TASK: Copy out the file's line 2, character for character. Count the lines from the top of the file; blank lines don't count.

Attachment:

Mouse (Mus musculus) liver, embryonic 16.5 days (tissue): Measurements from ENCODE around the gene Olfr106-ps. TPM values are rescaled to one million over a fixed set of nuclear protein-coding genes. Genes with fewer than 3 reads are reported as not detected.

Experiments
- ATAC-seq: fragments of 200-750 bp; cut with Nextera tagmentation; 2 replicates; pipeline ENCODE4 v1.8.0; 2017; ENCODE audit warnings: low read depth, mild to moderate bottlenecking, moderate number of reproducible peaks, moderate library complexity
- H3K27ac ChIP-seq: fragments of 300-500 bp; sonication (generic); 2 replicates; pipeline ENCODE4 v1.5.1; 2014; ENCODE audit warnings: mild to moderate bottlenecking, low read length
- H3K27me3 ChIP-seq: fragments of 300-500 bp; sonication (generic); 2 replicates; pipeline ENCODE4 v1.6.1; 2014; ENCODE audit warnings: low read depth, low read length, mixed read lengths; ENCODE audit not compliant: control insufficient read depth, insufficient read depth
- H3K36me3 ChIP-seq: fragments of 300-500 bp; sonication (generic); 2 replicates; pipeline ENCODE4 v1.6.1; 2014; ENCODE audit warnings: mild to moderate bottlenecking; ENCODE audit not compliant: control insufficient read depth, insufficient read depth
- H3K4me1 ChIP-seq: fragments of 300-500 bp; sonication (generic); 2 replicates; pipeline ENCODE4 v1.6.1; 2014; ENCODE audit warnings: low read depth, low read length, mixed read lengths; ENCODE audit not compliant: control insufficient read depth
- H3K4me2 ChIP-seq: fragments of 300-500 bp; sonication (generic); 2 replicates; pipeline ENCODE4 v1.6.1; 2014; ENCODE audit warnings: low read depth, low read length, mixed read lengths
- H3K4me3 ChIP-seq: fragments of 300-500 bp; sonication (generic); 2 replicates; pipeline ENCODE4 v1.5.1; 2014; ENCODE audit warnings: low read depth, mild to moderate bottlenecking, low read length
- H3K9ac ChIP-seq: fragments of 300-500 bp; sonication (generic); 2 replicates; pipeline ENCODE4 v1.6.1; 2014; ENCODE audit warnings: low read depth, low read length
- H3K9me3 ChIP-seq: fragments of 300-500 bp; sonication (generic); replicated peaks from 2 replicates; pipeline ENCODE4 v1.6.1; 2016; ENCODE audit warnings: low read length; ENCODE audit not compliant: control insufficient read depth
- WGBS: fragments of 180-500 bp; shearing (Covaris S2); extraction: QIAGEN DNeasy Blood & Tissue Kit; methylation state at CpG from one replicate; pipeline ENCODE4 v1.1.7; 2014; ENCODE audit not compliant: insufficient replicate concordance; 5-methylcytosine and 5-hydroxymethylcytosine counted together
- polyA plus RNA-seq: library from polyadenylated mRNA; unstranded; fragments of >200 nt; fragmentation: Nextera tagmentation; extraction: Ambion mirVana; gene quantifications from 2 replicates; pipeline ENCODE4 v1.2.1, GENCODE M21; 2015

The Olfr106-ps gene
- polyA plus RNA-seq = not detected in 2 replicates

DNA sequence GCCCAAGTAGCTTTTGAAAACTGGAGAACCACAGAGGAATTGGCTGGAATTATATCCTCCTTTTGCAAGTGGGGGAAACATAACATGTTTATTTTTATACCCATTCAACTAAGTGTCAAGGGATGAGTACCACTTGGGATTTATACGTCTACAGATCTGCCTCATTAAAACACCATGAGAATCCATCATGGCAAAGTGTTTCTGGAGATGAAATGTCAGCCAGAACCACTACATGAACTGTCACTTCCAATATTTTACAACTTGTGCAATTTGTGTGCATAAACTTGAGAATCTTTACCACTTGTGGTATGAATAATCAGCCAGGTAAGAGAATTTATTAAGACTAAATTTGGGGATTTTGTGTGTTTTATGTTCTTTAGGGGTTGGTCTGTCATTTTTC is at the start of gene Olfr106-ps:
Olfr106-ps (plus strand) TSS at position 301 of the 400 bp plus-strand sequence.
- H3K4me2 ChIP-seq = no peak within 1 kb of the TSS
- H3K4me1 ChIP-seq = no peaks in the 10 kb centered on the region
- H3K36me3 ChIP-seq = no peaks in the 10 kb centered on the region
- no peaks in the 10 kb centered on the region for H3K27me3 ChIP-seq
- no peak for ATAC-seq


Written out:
Experiments